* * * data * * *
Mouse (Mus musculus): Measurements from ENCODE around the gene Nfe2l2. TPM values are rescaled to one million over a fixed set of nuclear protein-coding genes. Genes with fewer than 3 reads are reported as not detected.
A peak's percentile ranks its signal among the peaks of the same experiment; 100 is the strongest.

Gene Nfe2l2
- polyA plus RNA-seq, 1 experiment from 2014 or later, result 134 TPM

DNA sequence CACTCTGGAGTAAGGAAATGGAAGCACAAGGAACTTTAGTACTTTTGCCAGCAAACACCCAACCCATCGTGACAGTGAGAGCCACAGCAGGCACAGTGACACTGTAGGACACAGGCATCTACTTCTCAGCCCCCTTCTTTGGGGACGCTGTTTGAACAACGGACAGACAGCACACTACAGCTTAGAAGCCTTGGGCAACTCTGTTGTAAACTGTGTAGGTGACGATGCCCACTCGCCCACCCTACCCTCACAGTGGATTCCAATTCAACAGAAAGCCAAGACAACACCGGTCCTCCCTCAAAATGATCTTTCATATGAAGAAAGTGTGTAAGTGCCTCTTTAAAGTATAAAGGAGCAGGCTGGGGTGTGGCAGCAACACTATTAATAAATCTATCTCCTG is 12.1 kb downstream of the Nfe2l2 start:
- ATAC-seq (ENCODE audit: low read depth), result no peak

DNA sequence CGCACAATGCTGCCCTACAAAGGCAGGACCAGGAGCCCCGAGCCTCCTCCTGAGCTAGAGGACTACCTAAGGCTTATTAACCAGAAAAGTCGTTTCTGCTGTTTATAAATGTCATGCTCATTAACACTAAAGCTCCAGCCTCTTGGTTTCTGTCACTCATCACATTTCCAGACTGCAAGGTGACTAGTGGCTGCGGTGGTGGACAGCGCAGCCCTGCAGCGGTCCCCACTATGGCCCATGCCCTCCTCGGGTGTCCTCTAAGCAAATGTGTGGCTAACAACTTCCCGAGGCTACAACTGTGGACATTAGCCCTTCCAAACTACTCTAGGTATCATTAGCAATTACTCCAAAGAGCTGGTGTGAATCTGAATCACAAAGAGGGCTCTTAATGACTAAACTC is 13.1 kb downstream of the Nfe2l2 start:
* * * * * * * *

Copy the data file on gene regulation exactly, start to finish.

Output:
Mouse (Mus musculus): Measurements from ENCODE around the gene Nfe2l2. TPM values are rescaled to one million over a fixed set of nuclear protein-coding genes. Genes with fewer than 3 reads are reported as not detected.
A peak's percentile ranks its signal among the peaks of the same experiment; 100 is the strongest.

Gene Nfe2l2
- polyA plus RNA-seq, 1 experiment from 2014 or later, result 134 TPM

DNA sequence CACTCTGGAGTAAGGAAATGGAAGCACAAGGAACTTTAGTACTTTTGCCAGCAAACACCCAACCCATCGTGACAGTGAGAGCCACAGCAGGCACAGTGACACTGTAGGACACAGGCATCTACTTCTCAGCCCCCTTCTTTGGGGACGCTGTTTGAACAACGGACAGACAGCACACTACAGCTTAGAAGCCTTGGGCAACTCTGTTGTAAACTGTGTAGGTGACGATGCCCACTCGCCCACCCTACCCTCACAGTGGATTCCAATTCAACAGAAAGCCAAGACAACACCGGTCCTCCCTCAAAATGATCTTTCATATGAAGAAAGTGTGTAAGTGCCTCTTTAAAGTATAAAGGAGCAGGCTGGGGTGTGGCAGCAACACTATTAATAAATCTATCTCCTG is 12.1 kb downstream of the Nfe2l2 start:
- ATAC-seq (ENCODE audit: low read depth), result no peak

DNA sequence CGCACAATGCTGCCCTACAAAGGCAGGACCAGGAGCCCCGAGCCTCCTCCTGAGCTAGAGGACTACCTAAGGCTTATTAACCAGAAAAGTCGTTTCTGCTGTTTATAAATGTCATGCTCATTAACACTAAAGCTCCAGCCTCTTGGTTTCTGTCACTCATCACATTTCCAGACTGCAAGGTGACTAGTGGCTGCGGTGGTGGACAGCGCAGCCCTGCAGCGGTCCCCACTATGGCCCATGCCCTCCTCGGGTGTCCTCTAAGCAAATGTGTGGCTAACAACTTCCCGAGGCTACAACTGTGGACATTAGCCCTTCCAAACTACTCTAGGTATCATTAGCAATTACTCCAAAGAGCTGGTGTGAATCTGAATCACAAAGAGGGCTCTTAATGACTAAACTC is 13.1 kb downstream of the Nfe2l2 start: